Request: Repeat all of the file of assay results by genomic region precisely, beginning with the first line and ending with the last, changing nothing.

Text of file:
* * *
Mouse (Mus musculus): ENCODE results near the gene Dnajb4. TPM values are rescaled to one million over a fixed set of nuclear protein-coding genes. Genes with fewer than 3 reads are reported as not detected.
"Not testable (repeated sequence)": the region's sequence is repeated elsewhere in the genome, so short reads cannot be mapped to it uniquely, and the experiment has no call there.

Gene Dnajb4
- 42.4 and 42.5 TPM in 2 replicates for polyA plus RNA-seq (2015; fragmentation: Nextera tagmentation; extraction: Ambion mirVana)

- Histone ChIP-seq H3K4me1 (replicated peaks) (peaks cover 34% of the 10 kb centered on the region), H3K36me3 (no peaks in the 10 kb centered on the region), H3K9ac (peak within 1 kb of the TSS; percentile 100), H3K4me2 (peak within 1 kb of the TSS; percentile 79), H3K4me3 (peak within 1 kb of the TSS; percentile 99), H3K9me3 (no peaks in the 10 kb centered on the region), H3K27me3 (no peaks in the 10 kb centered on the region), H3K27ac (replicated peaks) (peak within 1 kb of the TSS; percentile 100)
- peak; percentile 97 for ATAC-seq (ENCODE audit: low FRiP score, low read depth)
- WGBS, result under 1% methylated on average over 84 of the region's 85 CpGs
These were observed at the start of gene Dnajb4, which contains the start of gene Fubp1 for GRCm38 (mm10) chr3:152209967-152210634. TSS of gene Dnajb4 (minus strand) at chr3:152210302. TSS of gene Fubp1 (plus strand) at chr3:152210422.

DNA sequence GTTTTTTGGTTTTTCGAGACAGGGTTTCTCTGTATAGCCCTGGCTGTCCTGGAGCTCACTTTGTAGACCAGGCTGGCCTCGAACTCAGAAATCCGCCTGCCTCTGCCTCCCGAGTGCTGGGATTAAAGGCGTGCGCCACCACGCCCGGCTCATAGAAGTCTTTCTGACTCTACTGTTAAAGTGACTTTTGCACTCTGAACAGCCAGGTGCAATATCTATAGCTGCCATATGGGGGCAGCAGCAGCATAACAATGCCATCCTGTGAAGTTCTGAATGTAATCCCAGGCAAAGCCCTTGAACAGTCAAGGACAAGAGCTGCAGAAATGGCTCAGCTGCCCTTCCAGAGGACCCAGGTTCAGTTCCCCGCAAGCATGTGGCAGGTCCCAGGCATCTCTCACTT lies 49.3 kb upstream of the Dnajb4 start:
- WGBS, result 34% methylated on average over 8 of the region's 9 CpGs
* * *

Mouse (Mus musculus): ENCODE results near the gene Dnajb4. TPM values are rescaled to one million over a fixed set of nuclear protein-coding genes. Genes with fewer than 3 reads are reported as not detected.
"Not testable (repeated sequence)": the region's sequence is repeated elsewhere in the genome, so short reads cannot be mapped to it uniquely, and the experiment has no call there.

Gene Dnajb4
- 42.4 and 42.5 TPM in 2 replicates for polyA plus RNA-seq (2015; fragmentation: Nextera tagmentation; extraction: Ambion mirVana)

- Histone ChIP-seq H3K4me1 (replicated peaks) (peaks cover 34% of the 10 kb centered on the region), H3K36me3 (no peaks in the 10 kb centered on the region), H3K9ac (peak within 1 kb of the TSS; percentile 100), H3K4me2 (peak within 1 kb of the TSS; percentile 79), H3K4me3 (peak within 1 kb of the TSS; percentile 99), H3K9me3 (no peaks in the 10 kb centered on the region), H3K27me3 (no peaks in the 10 kb centered on the region), H3K27ac (replicated peaks) (peak within 1 kb of the TSS; percentile 100)
- peak; percentile 97 for ATAC-seq (ENCODE audit: low FRiP score, low read depth)
- WGBS, result under 1% methylated on average over 84 of the region's 85 CpGs
These were observed at the start of gene Dnajb4, which contains the start of gene Fubp1 for GRCm38 (mm10) chr3:152209967-152210634. TSS of gene Dnajb4 (minus strand) at chr3:152210302. TSS of gene Fubp1 (plus strand) at chr3:152210422.

DNA sequence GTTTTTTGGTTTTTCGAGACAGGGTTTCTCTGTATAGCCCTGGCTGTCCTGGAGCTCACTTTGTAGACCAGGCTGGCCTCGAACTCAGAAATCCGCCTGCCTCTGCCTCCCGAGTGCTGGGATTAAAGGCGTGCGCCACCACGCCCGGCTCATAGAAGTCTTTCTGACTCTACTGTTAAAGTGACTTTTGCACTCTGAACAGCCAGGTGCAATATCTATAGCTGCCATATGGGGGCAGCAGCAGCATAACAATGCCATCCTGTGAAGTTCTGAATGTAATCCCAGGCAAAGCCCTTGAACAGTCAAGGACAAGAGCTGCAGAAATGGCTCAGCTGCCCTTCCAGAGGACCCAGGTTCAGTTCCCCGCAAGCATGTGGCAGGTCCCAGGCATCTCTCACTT lies 49.3 kb upstream of the Dnajb4 start:
- WGBS, result 34% methylated on average over 8 of the region's 9 CpGs